“The Gospel: How the Church Portrays the Beauty of Christ”–A Review


The following is a guest post from my good friend Evan Knies. Evan will be appearing on this blog more frequently in the coming months. He is one of the most well-read younger guys that I know and will greatly benefit this blog by way of book reviews, especially. I pray many young people pick up books because of his work.

41t26Q0Y72LRay Ortlund. The Gospel: How the Church Portrays the Beauty of Christ, Wheaton: Crossway, 2014. pp. 144. $9.99.

The Gospel: How the Church Portrays the Beauty of Christ is written by Ray Ortlund. This work is part of the 9Marks: Building Healthy Churches Series. Ray is the pastor of Immanuel Church in Nashville, Tennessee. He is the author of several other books, and serves as the president of Renewal Ministries. He also serves on the councils of The Gospel Coalition and the Acts 29 Network.

This book has been a beneficial and refreshing read for me. The main point of The Gospel is the principle that gospel doctrine creates gospel culture. Ortlund drives home this point throughout the book. If a church doesn’t have a biblical view of the gospel, they won’t have a healthy church. Thus, the gospel relates to the church and is foundational for the church. The church must always rely on the gospel.

Summary

The Gospel begins with an introduction and then is divided into seven chapters. At the beginning of each chapter, Ortlund uses a different verse of Scripture as the primary ground for his argument in each chapter. In chapter one, the author discusses John 3:16 and demonstrates how it personally relates to the reader. In chapter two, the author explains Ephesians 5:25 and shows the gospel relates to the church. In the following chapter, Ortlund uses Revelation 21:5, which states; “And he who was seated on the throne said, ‘Behold, I am making all things new’.” In this chapter, the author discusses how the gospel relates to everything. He also uses one of the best analogies I have ever read to describe the gospel. But you will have to buy the book to check it our for yourself. J

In chapters 4 through 6, Ortlund uses three Scriptures (1 Tim. 3:14-15, Gal. 2:14, and 2 Cor. 2:15-16). These three chapters discuss how the first three chapters apply to our churches. Our churches are called to proclaim the truths of the gospel and take joy in them. In the final chapter, Ortlund uses Revelation 14:4 which states, “They follow the Lamb wherever he goes”. Ortlund’s call for the reader is to look and see what is ahead. May the church follow the Lamb!

Reflection

This book helps show how the gospel relates to you (personally), the church (locally and corporately), and everything (globally). The gospel relates to you and me in that it is the good news by which we have been saved! Jesus spilled his blood on the cross for your sin and my sin! This good news has not only personally changed us; it has also locally and corporately changed us. When the local body of believers gathers together, they are united in Christ. In the church it does not matter what race or ethnic group we belong to. We are all saved by the Son who gave himself up for his bride (Eph. 5:25). Since the church is united in Christ, every nation, every tribe and tongue, are under King Jesus (Heb. 2:8). Jesus is the King of the globe! All men will answer to him! Christians have been changed personally, to be united locally so that they are sent globally. These men and women are to proclaim this good news. That we who were dead (Eph. 2:1-3), now are alive in Jesus Christ (Eph. 2:4-5). Under Christ’s rule, He is making all things new! (Rev. 21:5).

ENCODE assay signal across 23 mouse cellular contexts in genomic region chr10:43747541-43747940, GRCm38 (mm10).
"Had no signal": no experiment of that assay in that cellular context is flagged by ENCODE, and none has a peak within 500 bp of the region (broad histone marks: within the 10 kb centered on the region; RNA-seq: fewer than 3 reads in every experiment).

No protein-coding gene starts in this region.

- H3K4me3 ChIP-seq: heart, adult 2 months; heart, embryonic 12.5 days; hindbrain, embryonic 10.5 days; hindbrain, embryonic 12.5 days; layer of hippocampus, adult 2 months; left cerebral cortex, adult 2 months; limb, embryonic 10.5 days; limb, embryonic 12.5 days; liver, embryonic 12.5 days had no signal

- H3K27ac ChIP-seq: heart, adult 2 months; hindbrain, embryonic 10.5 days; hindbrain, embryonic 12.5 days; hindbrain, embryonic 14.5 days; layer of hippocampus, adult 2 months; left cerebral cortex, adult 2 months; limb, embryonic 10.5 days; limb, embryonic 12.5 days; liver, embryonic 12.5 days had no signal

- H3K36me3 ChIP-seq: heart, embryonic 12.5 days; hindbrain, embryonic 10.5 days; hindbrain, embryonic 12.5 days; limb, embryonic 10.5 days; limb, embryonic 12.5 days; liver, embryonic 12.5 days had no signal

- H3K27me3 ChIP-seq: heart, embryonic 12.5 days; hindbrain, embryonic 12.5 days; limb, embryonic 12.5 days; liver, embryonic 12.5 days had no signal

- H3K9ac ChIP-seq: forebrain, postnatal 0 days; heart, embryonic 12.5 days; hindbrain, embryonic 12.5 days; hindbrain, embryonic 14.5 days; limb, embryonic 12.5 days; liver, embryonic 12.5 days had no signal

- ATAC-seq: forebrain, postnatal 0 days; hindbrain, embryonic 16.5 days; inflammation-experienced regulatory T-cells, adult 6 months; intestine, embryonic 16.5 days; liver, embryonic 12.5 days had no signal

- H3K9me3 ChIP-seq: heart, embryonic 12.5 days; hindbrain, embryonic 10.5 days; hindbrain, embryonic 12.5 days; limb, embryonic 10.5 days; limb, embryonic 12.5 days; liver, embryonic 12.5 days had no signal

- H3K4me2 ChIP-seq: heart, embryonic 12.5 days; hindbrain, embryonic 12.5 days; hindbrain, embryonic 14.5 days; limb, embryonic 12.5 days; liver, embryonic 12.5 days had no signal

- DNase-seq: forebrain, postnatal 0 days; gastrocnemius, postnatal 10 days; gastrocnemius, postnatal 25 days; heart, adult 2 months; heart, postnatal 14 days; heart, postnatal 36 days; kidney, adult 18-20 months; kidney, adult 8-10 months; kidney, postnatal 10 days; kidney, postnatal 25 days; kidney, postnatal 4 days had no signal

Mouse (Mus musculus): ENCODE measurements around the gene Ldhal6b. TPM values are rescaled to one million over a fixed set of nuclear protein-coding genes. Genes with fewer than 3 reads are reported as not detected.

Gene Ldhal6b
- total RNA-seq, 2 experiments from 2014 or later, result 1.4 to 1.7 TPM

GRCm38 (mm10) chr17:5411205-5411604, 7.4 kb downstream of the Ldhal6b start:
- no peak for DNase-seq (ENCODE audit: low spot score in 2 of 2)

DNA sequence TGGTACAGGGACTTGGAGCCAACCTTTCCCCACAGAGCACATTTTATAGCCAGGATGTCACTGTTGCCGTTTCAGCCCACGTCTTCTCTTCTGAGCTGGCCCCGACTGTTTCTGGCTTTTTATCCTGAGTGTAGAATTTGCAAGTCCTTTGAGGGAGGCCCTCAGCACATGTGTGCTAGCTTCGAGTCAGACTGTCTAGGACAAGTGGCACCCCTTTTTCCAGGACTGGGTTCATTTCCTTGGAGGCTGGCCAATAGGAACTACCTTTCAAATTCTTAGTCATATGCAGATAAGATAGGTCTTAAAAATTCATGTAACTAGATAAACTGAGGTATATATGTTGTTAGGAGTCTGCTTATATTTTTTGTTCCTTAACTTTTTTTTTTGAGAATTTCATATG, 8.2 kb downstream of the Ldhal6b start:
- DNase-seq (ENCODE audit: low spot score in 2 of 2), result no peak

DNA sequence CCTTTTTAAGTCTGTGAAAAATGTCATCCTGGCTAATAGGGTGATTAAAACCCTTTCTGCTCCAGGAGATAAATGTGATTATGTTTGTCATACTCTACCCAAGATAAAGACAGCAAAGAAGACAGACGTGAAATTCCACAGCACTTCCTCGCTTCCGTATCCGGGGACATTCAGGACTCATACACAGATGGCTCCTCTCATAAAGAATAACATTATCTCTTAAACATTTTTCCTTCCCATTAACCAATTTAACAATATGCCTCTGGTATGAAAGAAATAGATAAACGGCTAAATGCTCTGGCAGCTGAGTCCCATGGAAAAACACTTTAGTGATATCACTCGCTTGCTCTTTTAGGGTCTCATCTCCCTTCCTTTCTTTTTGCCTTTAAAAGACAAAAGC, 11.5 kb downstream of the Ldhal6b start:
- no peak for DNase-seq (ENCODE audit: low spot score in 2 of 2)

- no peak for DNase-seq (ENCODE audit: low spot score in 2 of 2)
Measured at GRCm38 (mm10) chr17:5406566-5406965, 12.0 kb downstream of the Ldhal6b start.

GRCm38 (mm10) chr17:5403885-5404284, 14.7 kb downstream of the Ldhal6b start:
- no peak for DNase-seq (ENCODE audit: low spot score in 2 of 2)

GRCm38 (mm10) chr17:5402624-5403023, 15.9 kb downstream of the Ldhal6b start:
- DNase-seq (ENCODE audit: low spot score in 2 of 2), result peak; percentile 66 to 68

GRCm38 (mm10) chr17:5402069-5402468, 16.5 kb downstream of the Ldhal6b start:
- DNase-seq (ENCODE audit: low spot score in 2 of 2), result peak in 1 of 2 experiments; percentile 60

This book was a joy for me to read! I went through The Gospel: How the Church Portrays the Beauty of Christ as a daily study with my 10 year old brother. It is encouraging for me to see him as we have gone through this book; that he is taking and holding onto these good things. I recommend this book to every believer in Christ. For the old Christian, that they may be refreshed in this good news. For the new Christian, that they continually hold fast, and rejoice of their salvation in him. Take this book, read it, and give it to everyone!

Only what is done for Christ will last!

–Evan Knies is a 21 year-old undergraduate student at Boyce College. He is a Biblical and Theological Studies major. He has been taking online classes through Boyce while serving as a youth minister in West Monroe, Louisiana (yes, that West Monroe) the past two years. As of May 24th, he will be the husband of Lauren. Evan and Lauren plan to move to Louisville where Evan will continue studying at Boyce. Evan enjoys reading, coffee, and sports. 

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One thought on ““The Gospel: How the Church Portrays the Beauty of Christ”–A Review

  1. Heb. 2:8 ends by saying “we do not yet see everything in subjection to him.” While Jesus is indeed ruling at God’s right hand, in glory and honor (2:7), he is doing so “until I (God) make your (Jesus’) enemies a stool for your feet” (Heb. 1:13). The readers of Hebrews are still suffering persecution from enemies of Christ; thus they need to endure (suffering), so they receive what is promised (Heb. 10:36). This is just as Jesus said to his disciples: “you will be hated by all nations for my name’s sake,” but “this gospel of the kingdom will be preached throughout the whole world, as a testimony to all nations, and then the end will come” (Mt. 24:9,14).

    It is this final end that is then portrayed in Rev. 21:1-5. Only a new heaven and new earth bring a whole new world (21:1). Only then will God “wipe away every tear” and “death shall be no more” (21:4). Only then will the one sitting on the throne “make all things new” (21:5).

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